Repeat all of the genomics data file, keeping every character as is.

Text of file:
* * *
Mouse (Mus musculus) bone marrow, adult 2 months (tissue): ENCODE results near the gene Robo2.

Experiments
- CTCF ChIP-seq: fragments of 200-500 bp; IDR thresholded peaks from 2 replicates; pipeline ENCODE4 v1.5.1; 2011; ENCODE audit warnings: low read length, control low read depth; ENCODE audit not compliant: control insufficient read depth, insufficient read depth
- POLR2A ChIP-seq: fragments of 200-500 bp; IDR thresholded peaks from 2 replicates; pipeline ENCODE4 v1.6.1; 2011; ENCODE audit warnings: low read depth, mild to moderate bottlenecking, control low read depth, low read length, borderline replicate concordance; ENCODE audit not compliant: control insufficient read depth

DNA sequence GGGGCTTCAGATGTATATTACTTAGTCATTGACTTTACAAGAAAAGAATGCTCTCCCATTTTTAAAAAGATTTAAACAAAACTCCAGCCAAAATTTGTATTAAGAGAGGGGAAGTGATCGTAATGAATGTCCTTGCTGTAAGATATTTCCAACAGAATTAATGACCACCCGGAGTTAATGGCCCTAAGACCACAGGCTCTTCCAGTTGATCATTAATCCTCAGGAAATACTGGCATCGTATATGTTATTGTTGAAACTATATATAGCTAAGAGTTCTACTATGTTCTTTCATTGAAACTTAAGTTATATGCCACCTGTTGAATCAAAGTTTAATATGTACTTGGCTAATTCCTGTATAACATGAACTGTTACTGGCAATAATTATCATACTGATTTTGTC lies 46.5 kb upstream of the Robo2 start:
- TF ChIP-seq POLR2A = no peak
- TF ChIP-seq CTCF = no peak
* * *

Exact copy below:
Mouse (Mus musculus) bone marrow, adult 2 months (tissue): ENCODE results near the gene Robo2.

Experiments
- CTCF ChIP-seq: fragments of 200-500 bp; IDR thresholded peaks from 2 replicates; pipeline ENCODE4 v1.5.1; 2011; ENCODE audit warnings: low read length, control low read depth; ENCODE audit not compliant: control insufficient read depth, insufficient read depth
- POLR2A ChIP-seq: fragments of 200-500 bp; IDR thresholded peaks from 2 replicates; pipeline ENCODE4 v1.6.1; 2011; ENCODE audit warnings: low read depth, mild to moderate bottlenecking, control low read depth, low read length, borderline replicate concordance; ENCODE audit not compliant: control insufficient read depth

DNA sequence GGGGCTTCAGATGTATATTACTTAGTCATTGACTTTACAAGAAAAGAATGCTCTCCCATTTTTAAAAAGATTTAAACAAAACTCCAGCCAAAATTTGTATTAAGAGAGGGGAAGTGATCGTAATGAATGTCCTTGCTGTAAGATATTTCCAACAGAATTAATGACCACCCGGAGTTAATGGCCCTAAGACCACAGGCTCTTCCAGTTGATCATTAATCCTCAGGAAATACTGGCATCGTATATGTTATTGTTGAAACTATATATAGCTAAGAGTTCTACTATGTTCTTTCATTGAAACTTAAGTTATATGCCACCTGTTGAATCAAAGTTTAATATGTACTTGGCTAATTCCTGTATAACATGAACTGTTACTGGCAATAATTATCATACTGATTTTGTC lies 46.5 kb upstream of the Robo2 start:
- TF ChIP-seq POLR2A = no peak
- TF ChIP-seq CTCF = no peak